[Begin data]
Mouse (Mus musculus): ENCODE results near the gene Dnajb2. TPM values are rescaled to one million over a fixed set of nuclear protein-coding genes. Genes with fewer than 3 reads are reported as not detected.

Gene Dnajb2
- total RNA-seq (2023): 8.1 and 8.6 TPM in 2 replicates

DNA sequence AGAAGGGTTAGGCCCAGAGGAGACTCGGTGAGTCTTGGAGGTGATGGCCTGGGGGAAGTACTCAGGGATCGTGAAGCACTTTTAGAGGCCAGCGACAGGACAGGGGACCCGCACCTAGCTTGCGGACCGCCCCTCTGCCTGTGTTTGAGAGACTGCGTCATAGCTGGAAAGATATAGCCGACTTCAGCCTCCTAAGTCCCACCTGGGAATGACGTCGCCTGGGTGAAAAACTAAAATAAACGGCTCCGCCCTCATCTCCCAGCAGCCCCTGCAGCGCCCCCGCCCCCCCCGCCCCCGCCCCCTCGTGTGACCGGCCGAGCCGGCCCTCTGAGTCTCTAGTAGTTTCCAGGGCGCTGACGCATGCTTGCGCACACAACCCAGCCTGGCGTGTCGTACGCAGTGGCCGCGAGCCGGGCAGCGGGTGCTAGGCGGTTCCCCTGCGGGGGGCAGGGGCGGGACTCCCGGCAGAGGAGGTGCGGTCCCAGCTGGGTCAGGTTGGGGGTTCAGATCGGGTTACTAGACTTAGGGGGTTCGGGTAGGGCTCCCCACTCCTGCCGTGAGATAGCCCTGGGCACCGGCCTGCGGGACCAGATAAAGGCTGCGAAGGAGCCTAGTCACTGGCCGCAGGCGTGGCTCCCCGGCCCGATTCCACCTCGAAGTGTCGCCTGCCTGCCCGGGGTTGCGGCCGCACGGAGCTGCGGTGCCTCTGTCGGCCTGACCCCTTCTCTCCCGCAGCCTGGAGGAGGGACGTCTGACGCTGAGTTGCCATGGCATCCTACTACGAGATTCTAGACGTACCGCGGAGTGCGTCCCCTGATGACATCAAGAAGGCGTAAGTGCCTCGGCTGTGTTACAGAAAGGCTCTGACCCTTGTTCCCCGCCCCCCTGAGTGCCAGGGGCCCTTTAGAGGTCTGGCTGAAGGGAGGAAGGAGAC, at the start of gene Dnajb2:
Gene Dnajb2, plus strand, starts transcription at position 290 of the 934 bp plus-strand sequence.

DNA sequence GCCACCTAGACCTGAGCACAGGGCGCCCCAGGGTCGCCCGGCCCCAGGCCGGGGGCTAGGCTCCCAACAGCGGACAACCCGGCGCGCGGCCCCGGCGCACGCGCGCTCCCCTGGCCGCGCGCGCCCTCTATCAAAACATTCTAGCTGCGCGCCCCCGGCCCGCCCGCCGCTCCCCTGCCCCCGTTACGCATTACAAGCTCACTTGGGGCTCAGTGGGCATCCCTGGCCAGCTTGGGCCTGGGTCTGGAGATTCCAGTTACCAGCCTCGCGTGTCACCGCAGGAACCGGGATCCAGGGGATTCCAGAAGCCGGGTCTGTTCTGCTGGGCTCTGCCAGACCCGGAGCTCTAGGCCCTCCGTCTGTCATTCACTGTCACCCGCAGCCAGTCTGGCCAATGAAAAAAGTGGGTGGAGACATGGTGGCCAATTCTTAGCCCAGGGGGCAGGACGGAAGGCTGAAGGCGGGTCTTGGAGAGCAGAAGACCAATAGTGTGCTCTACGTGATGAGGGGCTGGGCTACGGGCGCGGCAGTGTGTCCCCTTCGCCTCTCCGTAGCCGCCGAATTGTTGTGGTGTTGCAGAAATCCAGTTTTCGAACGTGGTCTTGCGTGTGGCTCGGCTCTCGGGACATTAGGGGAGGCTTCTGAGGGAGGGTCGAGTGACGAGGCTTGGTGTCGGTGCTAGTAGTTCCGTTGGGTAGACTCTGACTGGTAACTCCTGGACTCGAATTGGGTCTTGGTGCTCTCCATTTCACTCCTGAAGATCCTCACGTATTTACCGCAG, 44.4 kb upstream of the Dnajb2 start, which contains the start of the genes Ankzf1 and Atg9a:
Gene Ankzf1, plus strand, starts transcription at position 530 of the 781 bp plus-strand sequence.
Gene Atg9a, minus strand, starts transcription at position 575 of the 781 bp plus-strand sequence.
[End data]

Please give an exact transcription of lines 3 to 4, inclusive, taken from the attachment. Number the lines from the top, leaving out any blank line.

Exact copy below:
- total RNA-seq (2023): 8.1 and 8.6 TPM in 2 replicates

DNA sequence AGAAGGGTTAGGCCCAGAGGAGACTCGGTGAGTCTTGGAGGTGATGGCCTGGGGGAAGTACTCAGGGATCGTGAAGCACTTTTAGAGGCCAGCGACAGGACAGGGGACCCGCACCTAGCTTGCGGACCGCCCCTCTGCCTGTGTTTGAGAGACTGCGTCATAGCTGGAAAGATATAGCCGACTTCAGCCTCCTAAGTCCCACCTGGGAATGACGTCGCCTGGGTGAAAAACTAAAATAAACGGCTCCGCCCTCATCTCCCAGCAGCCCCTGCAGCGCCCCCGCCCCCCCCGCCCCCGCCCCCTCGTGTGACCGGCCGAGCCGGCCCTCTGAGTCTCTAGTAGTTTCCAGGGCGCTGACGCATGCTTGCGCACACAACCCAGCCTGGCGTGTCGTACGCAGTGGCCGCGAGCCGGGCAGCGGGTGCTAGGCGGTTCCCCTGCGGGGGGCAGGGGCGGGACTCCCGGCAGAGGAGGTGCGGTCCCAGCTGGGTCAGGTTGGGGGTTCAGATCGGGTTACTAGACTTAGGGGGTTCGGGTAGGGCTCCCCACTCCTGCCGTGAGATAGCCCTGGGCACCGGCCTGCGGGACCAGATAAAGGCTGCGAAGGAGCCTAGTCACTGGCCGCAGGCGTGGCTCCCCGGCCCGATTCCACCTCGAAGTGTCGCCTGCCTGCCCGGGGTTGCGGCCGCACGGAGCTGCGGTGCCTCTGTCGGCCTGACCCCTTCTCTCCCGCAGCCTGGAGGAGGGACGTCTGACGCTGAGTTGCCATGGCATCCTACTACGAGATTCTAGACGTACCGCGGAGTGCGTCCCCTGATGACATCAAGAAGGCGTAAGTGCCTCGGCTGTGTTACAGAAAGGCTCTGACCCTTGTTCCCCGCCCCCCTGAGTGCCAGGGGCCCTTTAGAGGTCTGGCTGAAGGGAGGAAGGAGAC, at the start of gene Dnajb2: